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Arthur Set Visit Interview: Russell Brand Leans On Improv And Innocence

Last September I had the opportunity to visit the set of Arthur, a remake of the Oscar-nominated 1980 comedy due in theaters April 8th, to see stars Russell Brand and Greta Gerwig as they shot a scene in Central Park.

The original Arthur was not only a great comedy, but also a truly fantastic New York love story. Whether or not Brand and Gerwig are able to fill Dudley Moore and Liza Minelli’s extremely talented shoes remains to be seen, but as a fan of the original, I’m pleased that New York is reprising its role as the backdrop for this charming modern fairytale about a wealthy bachelor who falls for a working class girl.

The scene I saw them film took place on the southeast side of Central Park, not far from the Plaza Hotel. Since it was set up outside shooting had to be postponed until later in the evening due to the weather, but when the rain finally let up we were able to watch the scene play out from behind the cameras. In the scene, the rich playboy Arthur (Brand) and working-class Linda (Gerwig) descended a set of stairs on their way into the park and discussed Arthur’s lifestyle philosophy, which is to “just have fun”. From the way Arthur and Linda were talking to one another it seemed like they were just starting to get to know each other. Arthur made a joke about the park being his backyard, which was charming but also came off a little bit like he was trying to downplay his wealth, or make light of it anyway. He also offered Linda his jacket, which he said he inherited when she noted the name on the tag. The scene ended as they continued into the park.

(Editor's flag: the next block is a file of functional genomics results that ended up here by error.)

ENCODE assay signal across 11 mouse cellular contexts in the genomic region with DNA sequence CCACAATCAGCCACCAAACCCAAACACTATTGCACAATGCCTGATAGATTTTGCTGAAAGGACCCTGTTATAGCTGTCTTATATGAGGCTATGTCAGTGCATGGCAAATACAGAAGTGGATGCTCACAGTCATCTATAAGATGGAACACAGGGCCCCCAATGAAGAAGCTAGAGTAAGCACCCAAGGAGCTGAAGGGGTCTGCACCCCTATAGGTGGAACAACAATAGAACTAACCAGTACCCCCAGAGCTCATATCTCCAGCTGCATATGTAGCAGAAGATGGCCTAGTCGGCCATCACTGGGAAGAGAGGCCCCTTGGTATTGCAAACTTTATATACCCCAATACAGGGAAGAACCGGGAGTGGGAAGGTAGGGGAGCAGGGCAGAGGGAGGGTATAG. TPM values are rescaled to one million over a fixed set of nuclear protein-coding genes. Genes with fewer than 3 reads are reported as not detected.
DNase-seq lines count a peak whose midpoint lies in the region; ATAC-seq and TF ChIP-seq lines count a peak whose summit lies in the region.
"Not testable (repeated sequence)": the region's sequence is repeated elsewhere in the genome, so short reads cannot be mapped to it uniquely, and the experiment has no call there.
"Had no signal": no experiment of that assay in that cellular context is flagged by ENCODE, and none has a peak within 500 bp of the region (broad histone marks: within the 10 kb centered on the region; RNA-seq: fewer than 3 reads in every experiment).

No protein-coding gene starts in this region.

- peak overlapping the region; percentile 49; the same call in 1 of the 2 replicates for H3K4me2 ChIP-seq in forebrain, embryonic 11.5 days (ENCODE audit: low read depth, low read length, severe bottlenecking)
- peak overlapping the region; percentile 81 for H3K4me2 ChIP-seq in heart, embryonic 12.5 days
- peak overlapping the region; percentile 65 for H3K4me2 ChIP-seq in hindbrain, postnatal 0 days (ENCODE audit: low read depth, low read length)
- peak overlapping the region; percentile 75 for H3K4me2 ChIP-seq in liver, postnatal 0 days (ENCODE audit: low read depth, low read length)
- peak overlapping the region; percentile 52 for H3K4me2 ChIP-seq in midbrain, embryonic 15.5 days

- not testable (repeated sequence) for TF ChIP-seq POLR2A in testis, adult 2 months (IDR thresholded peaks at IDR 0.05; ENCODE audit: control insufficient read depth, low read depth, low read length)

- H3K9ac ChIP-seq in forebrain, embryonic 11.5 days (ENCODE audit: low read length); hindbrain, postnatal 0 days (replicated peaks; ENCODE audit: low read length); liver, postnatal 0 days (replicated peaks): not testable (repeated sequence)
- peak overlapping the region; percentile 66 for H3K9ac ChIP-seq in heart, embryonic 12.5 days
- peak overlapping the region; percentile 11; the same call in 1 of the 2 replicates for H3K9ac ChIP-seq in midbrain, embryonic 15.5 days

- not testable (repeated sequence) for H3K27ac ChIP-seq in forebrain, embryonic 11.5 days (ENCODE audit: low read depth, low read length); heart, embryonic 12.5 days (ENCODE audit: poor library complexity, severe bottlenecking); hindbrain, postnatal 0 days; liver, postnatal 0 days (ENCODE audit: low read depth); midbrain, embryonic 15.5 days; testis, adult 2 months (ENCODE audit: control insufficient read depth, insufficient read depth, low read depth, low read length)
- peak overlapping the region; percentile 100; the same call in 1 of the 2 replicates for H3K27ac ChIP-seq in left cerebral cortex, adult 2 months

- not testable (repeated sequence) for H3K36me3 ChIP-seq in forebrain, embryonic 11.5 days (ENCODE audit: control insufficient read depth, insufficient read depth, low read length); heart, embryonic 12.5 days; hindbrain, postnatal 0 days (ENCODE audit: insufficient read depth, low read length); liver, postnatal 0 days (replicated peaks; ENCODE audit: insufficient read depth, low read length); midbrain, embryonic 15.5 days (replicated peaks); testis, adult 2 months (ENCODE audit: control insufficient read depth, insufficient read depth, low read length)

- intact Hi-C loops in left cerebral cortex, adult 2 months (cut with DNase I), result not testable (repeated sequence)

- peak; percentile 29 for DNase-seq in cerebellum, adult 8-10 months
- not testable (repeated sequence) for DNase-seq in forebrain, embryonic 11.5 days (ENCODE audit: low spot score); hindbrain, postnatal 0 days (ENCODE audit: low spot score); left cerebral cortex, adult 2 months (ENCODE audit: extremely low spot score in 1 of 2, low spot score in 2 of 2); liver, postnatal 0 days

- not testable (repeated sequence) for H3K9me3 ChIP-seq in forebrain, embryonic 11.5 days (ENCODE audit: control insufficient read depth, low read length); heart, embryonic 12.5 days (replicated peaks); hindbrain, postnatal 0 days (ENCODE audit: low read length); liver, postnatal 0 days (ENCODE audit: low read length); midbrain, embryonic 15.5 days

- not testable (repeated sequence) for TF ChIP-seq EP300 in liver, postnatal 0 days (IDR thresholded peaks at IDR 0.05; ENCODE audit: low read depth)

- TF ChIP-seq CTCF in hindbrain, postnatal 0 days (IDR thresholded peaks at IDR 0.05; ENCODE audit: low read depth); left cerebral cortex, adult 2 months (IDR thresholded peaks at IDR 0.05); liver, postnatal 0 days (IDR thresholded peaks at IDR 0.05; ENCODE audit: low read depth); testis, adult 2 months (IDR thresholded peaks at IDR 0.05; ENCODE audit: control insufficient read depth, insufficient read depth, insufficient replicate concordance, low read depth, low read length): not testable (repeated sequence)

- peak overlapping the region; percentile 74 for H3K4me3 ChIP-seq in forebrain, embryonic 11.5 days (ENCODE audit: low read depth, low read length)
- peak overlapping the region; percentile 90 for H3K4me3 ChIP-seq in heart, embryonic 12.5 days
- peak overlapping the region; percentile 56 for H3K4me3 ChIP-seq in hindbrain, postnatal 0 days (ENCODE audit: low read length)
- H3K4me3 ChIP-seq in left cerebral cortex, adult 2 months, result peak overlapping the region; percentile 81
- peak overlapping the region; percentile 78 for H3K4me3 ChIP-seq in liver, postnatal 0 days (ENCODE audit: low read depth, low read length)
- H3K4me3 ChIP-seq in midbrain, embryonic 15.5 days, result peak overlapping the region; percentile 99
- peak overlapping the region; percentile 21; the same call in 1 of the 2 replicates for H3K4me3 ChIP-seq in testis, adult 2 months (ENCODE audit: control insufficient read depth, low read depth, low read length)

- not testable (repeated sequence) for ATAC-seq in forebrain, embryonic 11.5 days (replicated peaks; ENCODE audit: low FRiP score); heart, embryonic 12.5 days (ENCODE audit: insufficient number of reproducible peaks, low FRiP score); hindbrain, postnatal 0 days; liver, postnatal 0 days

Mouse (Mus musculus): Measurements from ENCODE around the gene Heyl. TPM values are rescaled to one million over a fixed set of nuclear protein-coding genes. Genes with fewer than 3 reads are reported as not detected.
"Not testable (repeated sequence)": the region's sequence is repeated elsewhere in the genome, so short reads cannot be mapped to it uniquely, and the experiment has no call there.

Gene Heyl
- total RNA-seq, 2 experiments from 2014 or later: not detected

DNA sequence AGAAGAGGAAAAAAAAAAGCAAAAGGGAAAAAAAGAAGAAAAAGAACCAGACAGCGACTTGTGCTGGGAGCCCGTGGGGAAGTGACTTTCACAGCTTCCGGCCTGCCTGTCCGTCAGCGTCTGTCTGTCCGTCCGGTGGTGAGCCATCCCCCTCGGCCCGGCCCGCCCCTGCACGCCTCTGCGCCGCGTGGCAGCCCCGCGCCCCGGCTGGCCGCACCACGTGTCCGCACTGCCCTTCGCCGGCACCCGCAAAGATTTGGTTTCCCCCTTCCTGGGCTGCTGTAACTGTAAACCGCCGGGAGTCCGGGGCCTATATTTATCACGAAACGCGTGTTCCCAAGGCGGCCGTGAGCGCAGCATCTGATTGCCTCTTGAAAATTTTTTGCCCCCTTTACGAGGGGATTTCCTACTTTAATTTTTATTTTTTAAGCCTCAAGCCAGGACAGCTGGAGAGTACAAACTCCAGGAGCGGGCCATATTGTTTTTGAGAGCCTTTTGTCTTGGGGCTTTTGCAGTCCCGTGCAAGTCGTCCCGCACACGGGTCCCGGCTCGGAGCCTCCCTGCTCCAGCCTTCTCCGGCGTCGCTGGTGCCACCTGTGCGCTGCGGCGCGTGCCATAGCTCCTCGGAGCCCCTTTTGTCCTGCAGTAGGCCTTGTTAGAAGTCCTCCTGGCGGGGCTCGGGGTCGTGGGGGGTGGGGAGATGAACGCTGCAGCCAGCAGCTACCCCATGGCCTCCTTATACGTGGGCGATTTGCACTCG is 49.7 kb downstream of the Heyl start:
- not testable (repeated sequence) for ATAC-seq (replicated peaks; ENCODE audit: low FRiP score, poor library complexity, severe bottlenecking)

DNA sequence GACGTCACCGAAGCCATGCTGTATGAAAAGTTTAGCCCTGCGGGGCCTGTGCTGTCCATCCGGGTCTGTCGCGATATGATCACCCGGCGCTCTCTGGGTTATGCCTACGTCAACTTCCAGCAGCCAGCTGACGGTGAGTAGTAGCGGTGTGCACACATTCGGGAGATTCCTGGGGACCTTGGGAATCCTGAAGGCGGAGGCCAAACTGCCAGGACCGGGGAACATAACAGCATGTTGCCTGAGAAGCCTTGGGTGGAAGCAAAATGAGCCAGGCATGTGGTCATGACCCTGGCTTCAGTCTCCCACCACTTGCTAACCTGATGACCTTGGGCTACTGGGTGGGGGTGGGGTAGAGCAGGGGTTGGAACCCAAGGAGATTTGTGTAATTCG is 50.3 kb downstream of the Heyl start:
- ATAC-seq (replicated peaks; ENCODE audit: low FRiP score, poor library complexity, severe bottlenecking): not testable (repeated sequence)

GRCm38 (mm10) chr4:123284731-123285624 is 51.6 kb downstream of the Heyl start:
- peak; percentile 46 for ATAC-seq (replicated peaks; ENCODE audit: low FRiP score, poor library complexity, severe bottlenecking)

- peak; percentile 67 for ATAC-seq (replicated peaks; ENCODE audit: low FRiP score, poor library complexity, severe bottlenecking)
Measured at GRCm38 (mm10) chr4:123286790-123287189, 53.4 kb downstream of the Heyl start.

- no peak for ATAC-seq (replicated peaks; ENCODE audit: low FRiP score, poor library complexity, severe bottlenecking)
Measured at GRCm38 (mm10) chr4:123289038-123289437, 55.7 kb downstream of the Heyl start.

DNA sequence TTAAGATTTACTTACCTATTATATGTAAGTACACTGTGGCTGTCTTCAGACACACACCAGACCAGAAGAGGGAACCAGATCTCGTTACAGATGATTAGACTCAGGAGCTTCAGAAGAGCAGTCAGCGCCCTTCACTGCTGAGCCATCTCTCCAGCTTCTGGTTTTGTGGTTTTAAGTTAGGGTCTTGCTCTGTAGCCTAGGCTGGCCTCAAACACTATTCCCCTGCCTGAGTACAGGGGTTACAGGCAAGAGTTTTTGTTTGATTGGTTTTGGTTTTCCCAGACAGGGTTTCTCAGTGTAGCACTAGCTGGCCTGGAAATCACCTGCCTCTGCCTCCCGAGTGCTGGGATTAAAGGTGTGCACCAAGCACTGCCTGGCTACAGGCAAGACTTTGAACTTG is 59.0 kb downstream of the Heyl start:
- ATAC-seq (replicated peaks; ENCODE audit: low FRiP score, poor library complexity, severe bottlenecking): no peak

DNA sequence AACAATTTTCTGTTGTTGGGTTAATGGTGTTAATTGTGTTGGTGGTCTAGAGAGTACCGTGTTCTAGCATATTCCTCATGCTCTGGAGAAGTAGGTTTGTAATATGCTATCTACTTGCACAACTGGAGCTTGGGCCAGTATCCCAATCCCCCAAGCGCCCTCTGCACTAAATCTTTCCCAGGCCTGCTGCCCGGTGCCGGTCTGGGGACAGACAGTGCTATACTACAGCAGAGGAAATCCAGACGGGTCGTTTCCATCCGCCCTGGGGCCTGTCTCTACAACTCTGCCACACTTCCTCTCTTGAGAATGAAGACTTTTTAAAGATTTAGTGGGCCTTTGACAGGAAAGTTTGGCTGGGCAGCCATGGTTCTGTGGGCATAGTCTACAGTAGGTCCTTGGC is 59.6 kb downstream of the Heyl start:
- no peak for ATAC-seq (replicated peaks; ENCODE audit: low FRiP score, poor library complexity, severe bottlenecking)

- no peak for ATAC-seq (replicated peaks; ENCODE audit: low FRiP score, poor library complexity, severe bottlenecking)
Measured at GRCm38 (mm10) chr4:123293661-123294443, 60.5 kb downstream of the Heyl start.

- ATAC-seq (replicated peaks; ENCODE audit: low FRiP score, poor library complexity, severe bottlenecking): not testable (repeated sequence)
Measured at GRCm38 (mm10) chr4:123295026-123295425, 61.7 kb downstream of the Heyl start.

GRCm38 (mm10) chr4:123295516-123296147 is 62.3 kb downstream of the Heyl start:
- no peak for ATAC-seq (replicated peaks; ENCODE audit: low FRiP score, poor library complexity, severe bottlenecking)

They did around ten takes, between which Brand and Gerwig seemed casual and comfortable with one another, chatting, joking and if I’m remembering correctly, doing a bit of singing while the crew reset for the next take. Brand not only seemed at ease with his co-star but also comfortable with changing things up as director Jason Winer tweaked the scene, adjusting the dialogue slightly to get it to play right. Beyond the blocked off area just outside the park, a small cluster of curious New Yorkers hung back and watched, while extras waited for their cue to walk by Brand and Gerwig once the cameras started rolling again.

Brand seems to be going with a similar approach to Moore in the role as Arthur, with an easygoing attitude and a light heart. What I liked about what I saw of Gerwig in this brief scene was that she doesn’t seem to be trying to do an impersonation of Liza Minelli or model her performance of the role after Minelli’s. I think this version of Linda will be a bit different. Maybe not better or worse but updated and more fitting to Gerwig’s style and mannerisms.